One is the system of generating power, transmitting it to local utilities, distributing it to buildings and consuming it from the grid as efficiently as possible. This energy infrastructure attracts about $100 billion a year in capital expenditure, mostly by utilities. But it could use at least double that amount in order to guarantee that only domestic sources — principally natural gas, nuclear, solar and wind — are used. The other goal is to deliver the electricity to end users at the same or lower prices than are paid today.
The renewable energy trade between the U.S. and China has very much been bidirectional, however. In 2014, the U.S. Department of Energy calculated that the U.S. was a net importer of wind turbines and wind turbine parts. Furthermore, Asia, primarily in the form of China, was the source of 42% of the value of those imports. The state of Iowa has installed an average of 500 MW of new wind power capacity annually over the last decade, more than any other state except Texas. Not all of this expansion occurred under Mr. Branstad, who was out of office between 1999 and 2011, and not all of the capacity was imported from China. Mr. Branstad has overseen some of the largest increases in capacity, however, and China has been financing U.S. wind power production even when it does not directly supply the turbines.
President-elect Donald Trump has offered Montana Rep. Ryan Zinke the job of interior secretary, though it’s unclear whether the congressman has accepted, two people with knowledge of the offer said Tuesday. Zinke, 55, is a retired Navy SEAL who was awarded two Bronze Stars for combat missions in Iraq. He was an early supporter of Trump and met with the president-elect Monday at Trump Tower in Manhattan.
Two power line projects that won federal approval Tuesday will give a big capacity boost to the Western energy grid, including power for up to 1 million homes from what’s on track to become the biggest wind farm in the U.S. The TransWest Express project will help California meet its goal of getting half its electricity from renewable sources by 2030 by carrying up to 3,000 megawatts from the Chokecherry-Sierra Madre wind farm in southern Wyoming. The new power lines would span 728 miles from the wind farm to southern Nevada, crossing northwest Colorado and all of Utah along the way.
Former Texas Gov. Rick Perry spent years perfecting his cowboy swagger — he rarely left home without his signature cowboys boots and even claims to have once used a .380-caliber Ruger pistol to gun down a coyote while jogging. He’s probably best known, though, for the 40 seconds he spent on a 2011 presidential debate stage trying desperately to remember the third of three federal agencies he’d promised to shutter if elected, before sheepishly muttering “Oops.”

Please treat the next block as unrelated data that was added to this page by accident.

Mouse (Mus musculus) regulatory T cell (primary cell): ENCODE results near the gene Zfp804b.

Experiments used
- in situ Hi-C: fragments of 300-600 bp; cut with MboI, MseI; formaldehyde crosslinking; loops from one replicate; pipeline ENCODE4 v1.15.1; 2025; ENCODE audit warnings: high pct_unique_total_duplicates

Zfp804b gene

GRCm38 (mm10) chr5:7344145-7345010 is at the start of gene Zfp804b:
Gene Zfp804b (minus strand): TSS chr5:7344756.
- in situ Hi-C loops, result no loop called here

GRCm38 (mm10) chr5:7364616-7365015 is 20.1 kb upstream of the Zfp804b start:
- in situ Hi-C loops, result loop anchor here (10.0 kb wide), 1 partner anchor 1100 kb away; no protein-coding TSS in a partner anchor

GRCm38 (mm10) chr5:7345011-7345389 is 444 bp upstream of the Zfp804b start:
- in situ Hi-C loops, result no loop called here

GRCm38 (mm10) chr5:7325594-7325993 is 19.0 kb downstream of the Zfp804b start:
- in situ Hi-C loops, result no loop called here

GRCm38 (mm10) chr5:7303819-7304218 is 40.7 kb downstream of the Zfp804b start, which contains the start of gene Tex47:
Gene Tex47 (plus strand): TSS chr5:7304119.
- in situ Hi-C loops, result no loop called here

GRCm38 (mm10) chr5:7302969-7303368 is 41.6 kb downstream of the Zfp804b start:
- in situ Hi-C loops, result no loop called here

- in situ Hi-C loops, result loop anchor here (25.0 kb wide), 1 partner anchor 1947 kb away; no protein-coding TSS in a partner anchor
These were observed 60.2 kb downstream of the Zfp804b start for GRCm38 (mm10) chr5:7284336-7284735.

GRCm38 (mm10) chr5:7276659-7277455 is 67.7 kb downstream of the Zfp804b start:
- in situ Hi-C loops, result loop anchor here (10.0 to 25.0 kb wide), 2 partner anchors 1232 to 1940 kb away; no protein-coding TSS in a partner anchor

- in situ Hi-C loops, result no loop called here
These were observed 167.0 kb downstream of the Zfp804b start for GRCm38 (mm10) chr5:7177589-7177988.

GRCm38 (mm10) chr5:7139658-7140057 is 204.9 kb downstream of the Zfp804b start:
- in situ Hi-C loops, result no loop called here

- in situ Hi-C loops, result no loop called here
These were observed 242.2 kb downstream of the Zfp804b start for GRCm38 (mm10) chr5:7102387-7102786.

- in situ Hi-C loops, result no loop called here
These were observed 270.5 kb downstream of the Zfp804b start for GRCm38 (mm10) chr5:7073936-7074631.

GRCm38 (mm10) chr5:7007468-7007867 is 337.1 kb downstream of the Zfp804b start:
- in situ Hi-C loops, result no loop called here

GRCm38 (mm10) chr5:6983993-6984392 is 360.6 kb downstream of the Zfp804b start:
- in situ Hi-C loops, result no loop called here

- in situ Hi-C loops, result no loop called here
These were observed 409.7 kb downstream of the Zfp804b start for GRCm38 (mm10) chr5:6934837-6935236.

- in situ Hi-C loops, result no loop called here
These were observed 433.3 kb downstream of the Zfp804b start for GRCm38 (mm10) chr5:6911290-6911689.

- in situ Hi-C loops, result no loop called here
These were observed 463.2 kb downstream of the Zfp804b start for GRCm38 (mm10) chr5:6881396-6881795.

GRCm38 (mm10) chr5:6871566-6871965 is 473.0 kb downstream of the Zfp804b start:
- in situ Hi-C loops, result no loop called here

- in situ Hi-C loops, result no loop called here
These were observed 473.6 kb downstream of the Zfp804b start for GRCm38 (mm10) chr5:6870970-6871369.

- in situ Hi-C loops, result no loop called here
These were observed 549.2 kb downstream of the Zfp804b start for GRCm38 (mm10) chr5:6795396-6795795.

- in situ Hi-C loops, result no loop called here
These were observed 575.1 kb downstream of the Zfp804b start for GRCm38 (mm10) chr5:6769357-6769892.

Although Texas’ longest-serving governor was, perhaps unsurprisingly, pro-oil and gas during his tenure, he didn’t simply nod to those iconic, staple fuels: “You can be proud that Texas produces more energy from wind turbines than all but five countries,” he said. Indeed, Perry, left a nuanced energy legacy — including overseeing booms in fossil fuels and renewables — during his time in Austin. (Texas is now the No. 1 U.S. producer of both natural gas and wind energy.) Now, he is poised to take his experience to Washington, where President-elect Donald Trump has reportedly tapped him as U.S. secretary of energy. The appointment would mark a full repair in Perry’s relationship with Trump, whom he called “a cancer on conservatism” last year while the two men were in a crowded field for the Republican presidential nomination
President-elect Donald J. Trump has bred fears that the United States will take a back seat in global efforts to tackle climate change. Could a billion-dollar investment fund led by Bill Gates and his fellow technology titans fill the void?
President-elect Donald J. Trump settled Monday on Rex W. Tillerson, the chief executive of Exxon Mobil, to be his secretary of state, transition officials said. In naming him, the president-elect is dismissing bipartisan concerns that Mr. Tillerson, the globe-trotting leader of an energy giant, has a too-cozy relationship with Vladimir V. Putin, the president of Russia.
The nation’s first offshore wind farm has opened off the coast of Rhode Island, ushering in a new era in the U.S. for the industry. Deepwater Wind built five turbines 3 miles off Block Island to power about 17,000 homes, a project costing about $300 million. It announced Monday that the wind farm has begun producing energy for the grid.
President-elect Donald Trump said Sunday that “nobody really knows” whether climate change is real and that he is “studying” whether the United States should withdraw from the global warming agreement struck in Paris a year ago. In an interview with “Fox News Sunday” host Chris Wallace, Trump said he’s “very open-minded” on whether climate change is underway but has serious concerns about how President Obama’s efforts to cut carbon emissions have undercut America’s global competitiveness.